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Utah National Park Facts!
National Parks

Utah National Park Facts!


World class hiking and biking trails through the red rock, hoodoo-filled valleys to top tier, white water rafting on the canyon-carving Colorado and Green rivers. Looking for the pinnacle of all Utah Vacations? At Austin Adventures, we like to show off the country’s best, which is why all of our North America adventures tour national parks. We explore four of Utah’s five national parks and each is unique but equally awe-inspiring. If the beautiful photos and warm summer sun weren’t convincing enough, here are a couple more tidbits about each national park to pique your interest.

Bryce Canyon

Zion National Park
– Check out the animals! There are 79 species of mammals in Zion National Park, more than wildlife viewing hotspot Yellowstone National Park.
– In Zion, you can see rock art and abandoned cliff houses that were left by the Anasazi who lived there from about 300CE – 1300CE.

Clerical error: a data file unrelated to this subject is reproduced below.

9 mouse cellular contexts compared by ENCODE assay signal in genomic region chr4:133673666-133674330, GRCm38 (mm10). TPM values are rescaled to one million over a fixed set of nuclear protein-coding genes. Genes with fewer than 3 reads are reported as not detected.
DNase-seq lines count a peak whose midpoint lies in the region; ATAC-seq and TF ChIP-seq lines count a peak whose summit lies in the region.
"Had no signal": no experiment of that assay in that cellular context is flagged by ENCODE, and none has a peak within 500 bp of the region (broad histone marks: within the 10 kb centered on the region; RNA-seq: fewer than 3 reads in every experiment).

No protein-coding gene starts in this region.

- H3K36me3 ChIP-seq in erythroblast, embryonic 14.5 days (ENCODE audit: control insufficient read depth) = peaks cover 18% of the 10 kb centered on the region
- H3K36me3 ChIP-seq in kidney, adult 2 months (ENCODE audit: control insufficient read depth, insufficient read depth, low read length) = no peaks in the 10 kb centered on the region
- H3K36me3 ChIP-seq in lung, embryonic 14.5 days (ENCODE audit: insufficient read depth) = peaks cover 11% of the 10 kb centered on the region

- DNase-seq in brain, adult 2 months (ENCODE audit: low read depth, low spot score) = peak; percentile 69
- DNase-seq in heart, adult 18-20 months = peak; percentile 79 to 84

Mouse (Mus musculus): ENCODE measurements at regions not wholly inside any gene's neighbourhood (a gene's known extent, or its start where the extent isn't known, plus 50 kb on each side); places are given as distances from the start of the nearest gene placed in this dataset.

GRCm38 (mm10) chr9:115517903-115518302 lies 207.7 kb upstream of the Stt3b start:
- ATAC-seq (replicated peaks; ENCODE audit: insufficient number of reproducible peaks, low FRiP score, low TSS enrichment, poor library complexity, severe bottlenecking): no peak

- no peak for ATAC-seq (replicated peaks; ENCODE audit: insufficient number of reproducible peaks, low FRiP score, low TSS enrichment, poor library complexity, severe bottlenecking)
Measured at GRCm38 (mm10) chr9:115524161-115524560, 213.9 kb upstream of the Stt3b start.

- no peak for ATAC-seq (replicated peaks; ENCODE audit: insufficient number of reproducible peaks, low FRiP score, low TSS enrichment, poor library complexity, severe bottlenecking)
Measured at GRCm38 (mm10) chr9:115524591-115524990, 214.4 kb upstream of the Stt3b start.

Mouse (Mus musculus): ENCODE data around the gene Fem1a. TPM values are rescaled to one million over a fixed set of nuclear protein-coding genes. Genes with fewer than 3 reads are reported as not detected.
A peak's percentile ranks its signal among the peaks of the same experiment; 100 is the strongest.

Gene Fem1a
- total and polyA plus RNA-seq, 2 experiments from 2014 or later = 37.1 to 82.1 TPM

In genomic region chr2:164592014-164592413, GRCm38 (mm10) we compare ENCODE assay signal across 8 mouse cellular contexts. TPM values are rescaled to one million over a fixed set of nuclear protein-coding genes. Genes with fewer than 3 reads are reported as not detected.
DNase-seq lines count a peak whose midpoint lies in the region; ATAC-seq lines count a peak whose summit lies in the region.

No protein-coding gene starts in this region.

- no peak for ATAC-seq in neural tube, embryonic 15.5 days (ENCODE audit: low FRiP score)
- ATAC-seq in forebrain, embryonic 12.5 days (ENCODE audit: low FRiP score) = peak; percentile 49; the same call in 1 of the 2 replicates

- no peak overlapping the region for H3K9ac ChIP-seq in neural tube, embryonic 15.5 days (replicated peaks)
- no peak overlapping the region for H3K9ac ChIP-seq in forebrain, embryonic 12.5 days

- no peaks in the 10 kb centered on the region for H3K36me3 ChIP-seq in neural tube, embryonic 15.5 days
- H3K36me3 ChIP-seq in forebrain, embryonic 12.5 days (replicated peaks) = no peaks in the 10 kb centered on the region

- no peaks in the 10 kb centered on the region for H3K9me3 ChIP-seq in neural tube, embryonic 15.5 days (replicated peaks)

Bryce Canyon National Parks peaks

Bryce Canyon National Park
– Hoodoos, the chimney-like rock formations, are only found in a few other places in the world but nowhere are they nearly as abundant as they are in Bryce Canyon.
– Bryce Canyon has over 400 native plant species including the Great Basin Bristlecone Pine. Some of these pines are more than 1,600 years old!

Arches National Park

Arches National Park
– The park preserves over 2000 natural sandstone arches! However, on average about one arch has collapsed every year since 1970 due to erosion. Sadly, all natural arches will fall one day.
– But don’t cry just yet – If you find a new arch, you get to name it!

Canyonlands National Park

Canyonlands National Park
– Butch Cassidy and his gang’s hideout is in Canyonlands in an area that is to this day called, the Robbers Roost. The lawmen of the time never found the hideout – the terrain was so remote and difficult to navigate that it was one of the last places in the Southwest United States to be mapped.
– The canyons and mesas that make up the park are created by the Colorado and Green Rivers and meet in the heart of the park. Below the confluence, in snow-heavy years, are North America’s biggest white water rapids!

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